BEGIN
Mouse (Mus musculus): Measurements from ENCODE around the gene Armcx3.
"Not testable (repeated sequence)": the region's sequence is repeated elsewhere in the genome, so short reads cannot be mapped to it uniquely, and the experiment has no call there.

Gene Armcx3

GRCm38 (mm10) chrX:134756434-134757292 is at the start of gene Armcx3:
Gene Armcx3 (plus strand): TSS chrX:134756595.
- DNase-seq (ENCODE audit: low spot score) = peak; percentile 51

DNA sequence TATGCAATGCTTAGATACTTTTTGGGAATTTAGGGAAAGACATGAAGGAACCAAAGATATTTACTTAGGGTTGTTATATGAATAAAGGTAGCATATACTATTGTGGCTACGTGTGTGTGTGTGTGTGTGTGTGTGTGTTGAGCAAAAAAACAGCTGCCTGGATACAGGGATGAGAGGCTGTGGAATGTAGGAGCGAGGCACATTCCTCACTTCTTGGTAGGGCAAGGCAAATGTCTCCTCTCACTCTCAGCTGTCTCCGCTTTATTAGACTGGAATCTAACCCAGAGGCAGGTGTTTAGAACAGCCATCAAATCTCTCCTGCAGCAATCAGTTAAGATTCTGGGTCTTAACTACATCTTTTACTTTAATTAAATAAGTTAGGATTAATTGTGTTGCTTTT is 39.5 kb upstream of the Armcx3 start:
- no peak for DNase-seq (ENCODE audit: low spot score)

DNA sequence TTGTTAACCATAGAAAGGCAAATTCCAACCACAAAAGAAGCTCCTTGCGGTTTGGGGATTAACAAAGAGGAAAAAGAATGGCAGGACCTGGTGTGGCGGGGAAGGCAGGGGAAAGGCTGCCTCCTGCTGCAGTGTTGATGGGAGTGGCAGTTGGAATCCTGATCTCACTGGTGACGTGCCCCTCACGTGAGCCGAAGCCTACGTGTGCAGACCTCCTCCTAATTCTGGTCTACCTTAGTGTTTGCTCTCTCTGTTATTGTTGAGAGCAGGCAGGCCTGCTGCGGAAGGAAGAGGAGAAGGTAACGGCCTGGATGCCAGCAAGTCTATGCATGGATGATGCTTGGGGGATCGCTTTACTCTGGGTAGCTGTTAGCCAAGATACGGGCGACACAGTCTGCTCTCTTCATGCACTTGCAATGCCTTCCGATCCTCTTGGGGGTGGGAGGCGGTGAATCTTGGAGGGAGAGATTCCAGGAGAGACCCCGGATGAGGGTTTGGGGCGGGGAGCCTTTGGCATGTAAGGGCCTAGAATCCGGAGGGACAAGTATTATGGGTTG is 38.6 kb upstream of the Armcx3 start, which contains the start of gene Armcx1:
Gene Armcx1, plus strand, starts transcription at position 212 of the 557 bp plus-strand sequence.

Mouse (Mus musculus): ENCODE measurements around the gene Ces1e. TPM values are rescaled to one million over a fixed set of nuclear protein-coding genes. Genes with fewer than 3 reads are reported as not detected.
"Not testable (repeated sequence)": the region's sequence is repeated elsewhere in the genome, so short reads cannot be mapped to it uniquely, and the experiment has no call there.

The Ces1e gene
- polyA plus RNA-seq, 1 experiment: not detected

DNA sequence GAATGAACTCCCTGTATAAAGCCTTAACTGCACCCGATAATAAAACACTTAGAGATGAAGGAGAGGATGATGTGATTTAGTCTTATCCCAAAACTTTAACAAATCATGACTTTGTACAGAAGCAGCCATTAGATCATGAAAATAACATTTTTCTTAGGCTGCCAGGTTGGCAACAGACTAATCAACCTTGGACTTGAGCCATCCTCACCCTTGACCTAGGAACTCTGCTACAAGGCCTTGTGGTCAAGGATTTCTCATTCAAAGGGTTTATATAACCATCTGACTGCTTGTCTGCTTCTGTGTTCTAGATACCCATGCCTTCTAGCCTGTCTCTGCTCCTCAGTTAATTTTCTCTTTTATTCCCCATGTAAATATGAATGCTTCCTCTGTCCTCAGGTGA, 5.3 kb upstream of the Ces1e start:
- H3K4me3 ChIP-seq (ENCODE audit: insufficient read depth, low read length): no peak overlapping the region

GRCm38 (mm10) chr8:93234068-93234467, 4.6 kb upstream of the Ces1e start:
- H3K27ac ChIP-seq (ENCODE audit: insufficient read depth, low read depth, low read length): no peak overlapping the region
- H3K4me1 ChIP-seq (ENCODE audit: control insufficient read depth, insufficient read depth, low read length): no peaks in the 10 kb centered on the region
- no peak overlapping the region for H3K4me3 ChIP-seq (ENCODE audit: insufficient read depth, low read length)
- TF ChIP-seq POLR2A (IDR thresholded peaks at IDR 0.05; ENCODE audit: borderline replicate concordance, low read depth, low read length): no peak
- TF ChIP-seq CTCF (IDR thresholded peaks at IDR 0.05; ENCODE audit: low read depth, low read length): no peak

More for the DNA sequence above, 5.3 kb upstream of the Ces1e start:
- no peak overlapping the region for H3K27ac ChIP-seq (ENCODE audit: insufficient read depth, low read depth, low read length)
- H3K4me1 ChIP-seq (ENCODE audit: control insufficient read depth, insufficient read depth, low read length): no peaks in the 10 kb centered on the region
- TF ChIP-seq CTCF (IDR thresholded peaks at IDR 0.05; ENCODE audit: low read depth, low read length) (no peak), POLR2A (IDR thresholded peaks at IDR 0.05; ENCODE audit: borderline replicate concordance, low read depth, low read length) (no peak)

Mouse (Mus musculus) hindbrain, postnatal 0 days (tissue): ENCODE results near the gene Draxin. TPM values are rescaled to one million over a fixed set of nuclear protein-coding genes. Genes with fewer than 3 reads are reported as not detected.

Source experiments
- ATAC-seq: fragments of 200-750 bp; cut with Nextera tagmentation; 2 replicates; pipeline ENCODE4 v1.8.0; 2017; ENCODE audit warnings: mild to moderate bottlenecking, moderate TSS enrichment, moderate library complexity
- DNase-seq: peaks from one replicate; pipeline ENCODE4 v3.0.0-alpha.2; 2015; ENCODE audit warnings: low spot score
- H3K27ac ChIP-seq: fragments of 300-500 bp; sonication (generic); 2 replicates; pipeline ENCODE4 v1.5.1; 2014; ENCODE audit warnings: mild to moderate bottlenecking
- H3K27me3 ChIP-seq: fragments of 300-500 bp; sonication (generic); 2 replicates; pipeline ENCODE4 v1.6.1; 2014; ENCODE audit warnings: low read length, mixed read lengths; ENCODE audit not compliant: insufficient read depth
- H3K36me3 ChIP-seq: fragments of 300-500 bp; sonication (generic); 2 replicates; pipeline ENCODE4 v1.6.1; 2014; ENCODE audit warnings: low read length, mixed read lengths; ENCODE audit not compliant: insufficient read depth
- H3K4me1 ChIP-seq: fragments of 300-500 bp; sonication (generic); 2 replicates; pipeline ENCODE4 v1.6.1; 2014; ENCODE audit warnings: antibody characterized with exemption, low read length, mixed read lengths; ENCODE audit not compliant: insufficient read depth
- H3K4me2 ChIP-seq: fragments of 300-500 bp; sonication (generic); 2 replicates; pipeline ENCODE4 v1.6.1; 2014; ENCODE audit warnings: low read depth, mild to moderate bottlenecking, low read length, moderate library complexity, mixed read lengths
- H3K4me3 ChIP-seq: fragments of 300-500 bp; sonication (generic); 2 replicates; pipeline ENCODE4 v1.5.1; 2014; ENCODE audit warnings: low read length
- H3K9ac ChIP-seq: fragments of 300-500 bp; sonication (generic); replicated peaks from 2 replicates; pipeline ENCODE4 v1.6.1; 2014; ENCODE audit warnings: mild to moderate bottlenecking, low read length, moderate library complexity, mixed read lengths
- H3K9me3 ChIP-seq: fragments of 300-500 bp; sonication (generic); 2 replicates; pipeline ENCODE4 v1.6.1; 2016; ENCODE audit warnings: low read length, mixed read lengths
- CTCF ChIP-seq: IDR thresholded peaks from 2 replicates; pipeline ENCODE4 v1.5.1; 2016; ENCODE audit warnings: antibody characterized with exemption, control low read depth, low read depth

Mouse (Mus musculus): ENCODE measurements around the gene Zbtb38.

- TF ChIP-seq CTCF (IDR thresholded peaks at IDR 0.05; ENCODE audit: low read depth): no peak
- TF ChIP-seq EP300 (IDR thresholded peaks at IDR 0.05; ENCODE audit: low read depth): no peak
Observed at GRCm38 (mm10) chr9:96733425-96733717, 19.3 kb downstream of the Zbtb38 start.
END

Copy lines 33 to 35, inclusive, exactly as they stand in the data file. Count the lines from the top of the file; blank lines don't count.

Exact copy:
- H3K36me3 ChIP-seq: fragments of 300-500 bp; sonication (generic); 2 replicates; pipeline ENCODE4 v1.6.1; 2014; ENCODE audit warnings: low read length, mixed read lengths; ENCODE audit not compliant: insufficient read depth
- H3K4me1 ChIP-seq: fragments of 300-500 bp; sonication (generic); 2 replicates; pipeline ENCODE4 v1.6.1; 2014; ENCODE audit warnings: antibody characterized with exemption, low read length, mixed read lengths; ENCODE audit not compliant: insufficient read depth
- H3K4me2 ChIP-seq: fragments of 300-500 bp; sonication (generic); 2 replicates; pipeline ENCODE4 v1.6.1; 2014; ENCODE audit warnings: low read depth, mild to moderate bottlenecking, low read length, moderate library complexity, mixed read lengths